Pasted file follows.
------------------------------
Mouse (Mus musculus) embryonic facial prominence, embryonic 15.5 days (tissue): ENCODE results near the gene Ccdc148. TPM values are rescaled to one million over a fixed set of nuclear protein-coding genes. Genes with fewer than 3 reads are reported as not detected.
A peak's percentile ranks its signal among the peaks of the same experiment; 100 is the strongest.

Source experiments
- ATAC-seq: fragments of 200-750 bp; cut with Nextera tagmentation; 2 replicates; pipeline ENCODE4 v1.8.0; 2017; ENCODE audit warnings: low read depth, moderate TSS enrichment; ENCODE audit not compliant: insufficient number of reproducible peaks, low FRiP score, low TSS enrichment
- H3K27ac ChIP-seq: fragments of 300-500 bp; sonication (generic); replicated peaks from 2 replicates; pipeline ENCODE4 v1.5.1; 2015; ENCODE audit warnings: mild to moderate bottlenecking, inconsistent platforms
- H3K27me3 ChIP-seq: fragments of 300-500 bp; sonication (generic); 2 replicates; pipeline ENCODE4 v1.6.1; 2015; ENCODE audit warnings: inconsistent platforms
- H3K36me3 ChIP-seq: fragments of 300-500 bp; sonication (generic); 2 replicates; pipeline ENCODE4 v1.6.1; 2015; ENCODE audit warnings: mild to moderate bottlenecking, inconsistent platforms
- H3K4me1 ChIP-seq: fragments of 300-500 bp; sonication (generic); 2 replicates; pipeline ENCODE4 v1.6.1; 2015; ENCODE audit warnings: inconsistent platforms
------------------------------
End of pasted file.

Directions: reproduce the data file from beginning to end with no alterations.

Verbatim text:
Mouse (Mus musculus) embryonic facial prominence, embryonic 15.5 days (tissue): ENCODE results near the gene Ccdc148. TPM values are rescaled to one million over a fixed set of nuclear protein-coding genes. Genes with fewer than 3 reads are reported as not detected.
A peak's percentile ranks its signal among the peaks of the same experiment; 100 is the strongest.

Source experiments
- ATAC-seq: fragments of 200-750 bp; cut with Nextera tagmentation; 2 replicates; pipeline ENCODE4 v1.8.0; 2017; ENCODE audit warnings: low read depth, moderate TSS enrichment; ENCODE audit not compliant: insufficient number of reproducible peaks, low FRiP score, low TSS enrichment
- H3K27ac ChIP-seq: fragments of 300-500 bp; sonication (generic); replicated peaks from 2 replicates; pipeline ENCODE4 v1.5.1; 2015; ENCODE audit warnings: mild to moderate bottlenecking, inconsistent platforms
- H3K27me3 ChIP-seq: fragments of 300-500 bp; sonication (generic); 2 replicates; pipeline ENCODE4 v1.6.1; 2015; ENCODE audit warnings: inconsistent platforms
- H3K36me3 ChIP-seq: fragments of 300-500 bp; sonication (generic); 2 replicates; pipeline ENCODE4 v1.6.1; 2015; ENCODE audit warnings: mild to moderate bottlenecking, inconsistent platforms
- H3K4me1 ChIP-seq: fragments of 300-500 bp; sonication (generic); 2 replicates; pipeline ENCODE4 v1.6.1; 2015; ENCODE audit warnings: inconsistent platforms